A Message from the Dean
For this year’s edition of the College of Humanities magazine, we decided to take our readers on a tour of some unique spaces in our college. Some are newly under construction; others are being renovated and reopened as we prepare for what we hope is our first truly post-pandemic semester. Each of these spaces offers a unique point of entry to our college and collectively they underscore the evolving role of the humanities on our campus and in our community and remind us that our college is something more than a collection of seminar rooms, lecture halls, and faculty offices.
Farthest away among these spaces is the Taft-Nicholson Center for Environmental Humanities Education in Montana’s Centennial Valley. The past two summers, we’ve been unable to offer our usual set of courses, workshops, and retreats in this beautiful setting, so the center’s director, Mark Bergstrom, piloted a program that you will read about here, bringing researchers and artists from across the university together. This summer we are resuming our usual programming, but we will continue to host this interdisciplinary cohort, adding a humanities and arts perspective to scientific research. Here in Salt Lake City, we will be renovating the lobby of the Carolyn Tanner Irish Humanities Building to provide a student success hub, that will make resources such as career and financial counseling, academic advising, and student activities more accessible to our humanities majors. Over the years, our college has benefited from the generosity of quite a few donors, none perhaps as impactful as the O.C. Tanner Foundation. The O.C. and Grace A. Tanner Humanities Center has served for decades as the front door of our college, bringing to our community internationally renowned visitors, providing support for secondary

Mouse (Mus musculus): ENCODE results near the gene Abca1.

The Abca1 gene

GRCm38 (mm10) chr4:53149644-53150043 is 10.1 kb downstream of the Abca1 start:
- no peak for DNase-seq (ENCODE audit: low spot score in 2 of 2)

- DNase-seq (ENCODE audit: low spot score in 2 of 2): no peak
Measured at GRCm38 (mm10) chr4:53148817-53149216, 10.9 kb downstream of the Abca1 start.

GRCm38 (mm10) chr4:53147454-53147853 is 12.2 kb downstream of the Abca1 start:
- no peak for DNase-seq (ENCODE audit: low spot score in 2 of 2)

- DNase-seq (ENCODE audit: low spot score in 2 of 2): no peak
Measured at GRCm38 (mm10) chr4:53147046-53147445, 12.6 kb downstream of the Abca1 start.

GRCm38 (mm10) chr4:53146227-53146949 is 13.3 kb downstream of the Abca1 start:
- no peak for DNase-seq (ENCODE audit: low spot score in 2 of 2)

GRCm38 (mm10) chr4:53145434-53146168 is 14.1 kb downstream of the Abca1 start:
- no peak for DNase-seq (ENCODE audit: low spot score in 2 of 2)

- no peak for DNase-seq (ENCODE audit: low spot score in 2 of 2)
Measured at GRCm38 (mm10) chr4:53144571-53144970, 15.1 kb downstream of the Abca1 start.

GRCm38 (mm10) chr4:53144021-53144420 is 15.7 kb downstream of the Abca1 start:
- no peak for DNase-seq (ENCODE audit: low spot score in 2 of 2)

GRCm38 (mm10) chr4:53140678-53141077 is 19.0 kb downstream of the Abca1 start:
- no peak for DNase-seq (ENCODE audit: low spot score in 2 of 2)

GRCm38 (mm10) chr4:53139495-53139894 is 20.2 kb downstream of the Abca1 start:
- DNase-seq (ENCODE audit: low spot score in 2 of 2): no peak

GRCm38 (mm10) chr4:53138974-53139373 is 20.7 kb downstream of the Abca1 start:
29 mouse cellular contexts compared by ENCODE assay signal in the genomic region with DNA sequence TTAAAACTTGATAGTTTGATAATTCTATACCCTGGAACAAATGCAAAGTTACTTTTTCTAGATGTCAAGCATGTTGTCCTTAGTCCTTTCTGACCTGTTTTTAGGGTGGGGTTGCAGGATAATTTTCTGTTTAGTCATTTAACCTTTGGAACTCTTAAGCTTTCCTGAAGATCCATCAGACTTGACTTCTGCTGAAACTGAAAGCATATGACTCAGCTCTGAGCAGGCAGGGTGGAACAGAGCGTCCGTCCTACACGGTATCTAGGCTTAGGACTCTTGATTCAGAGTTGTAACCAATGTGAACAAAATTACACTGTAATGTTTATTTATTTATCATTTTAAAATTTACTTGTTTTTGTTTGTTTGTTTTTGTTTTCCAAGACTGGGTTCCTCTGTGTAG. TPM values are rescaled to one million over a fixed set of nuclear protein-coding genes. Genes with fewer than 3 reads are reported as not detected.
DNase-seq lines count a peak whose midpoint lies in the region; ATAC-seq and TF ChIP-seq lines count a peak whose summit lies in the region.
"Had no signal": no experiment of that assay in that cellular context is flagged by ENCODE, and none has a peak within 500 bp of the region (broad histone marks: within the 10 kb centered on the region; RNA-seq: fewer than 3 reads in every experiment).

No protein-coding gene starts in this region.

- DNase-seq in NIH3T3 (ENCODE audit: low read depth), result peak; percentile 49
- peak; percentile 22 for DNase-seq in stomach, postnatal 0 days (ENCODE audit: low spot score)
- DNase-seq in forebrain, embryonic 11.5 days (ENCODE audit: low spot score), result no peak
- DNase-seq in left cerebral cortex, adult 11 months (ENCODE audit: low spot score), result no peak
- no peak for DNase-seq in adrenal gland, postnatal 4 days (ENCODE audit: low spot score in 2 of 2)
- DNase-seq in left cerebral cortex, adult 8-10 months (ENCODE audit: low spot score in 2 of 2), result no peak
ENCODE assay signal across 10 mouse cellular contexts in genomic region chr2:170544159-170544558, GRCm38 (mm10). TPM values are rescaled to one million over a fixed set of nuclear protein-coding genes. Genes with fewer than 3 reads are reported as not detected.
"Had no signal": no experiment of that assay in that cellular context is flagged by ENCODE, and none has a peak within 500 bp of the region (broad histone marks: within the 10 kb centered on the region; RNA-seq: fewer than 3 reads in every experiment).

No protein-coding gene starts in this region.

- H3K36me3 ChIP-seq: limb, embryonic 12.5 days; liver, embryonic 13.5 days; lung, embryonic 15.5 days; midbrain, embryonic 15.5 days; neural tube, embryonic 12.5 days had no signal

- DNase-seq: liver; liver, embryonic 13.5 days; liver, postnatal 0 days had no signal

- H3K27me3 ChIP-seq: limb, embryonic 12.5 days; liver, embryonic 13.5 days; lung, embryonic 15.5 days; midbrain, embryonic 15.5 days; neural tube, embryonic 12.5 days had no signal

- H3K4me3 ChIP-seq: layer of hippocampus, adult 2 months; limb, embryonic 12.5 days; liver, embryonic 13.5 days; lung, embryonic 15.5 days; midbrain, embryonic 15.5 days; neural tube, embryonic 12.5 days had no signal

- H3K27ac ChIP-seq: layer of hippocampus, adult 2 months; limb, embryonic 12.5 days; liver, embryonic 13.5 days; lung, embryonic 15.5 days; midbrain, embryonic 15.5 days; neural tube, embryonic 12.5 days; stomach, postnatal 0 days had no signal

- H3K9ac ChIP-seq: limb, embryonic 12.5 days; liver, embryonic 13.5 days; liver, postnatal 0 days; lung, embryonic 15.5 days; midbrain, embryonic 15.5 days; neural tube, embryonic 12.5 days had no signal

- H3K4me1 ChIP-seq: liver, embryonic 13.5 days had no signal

school teachers, and fostering cutting-edge research by our faculty and students. This coming year, under current Director Erika George, the center will be celebrating its 35th anniversary with another season of diverse and engaging speakers and events you can read about here. You can also get acquainted with our wonderful alum Edna Anderson Taylor who, together with her husband Jerry, has made it possible for us to transform the Communication Institute into a more dynamic collaboration with local partners in order to promote responsible and ethical journalistic practices within our current media environment.
The past year and the one to come offer us opportunities both to recover some of our familiar traditions while pioneering new approaches to teaching and new areas of research. This May, we returned to the Huntsman Center to hold our college convocation and to celebrate in-person with nearly a thousand graduates. The occasion was made more memorable by the contributions of our student speaker, Vivian Lee, and our distinguished alum, Doug Bowser. We’ve included their inspiring words in this magazine as each describes their unique pathway through an education in the humanities. We are also going through a significant transition in our administration. This will be the last time I will be introducing Perspectives. Just as the university as a whole is turning to new leadership, our college will now be guided by a new dean, Hollis Robbins, who you will get to meet briefly in these pages. I know that Dean Robbins brings to our college the experience, vision, and commitment to humanistic inquiry that will make her a successful and distinguished leader for the next chapter of our history and I look forward to seeing the future spaces the College of Humanities will occupy.
Stuart K. CulverOutgoing Dean, College of Humanities
University of Utah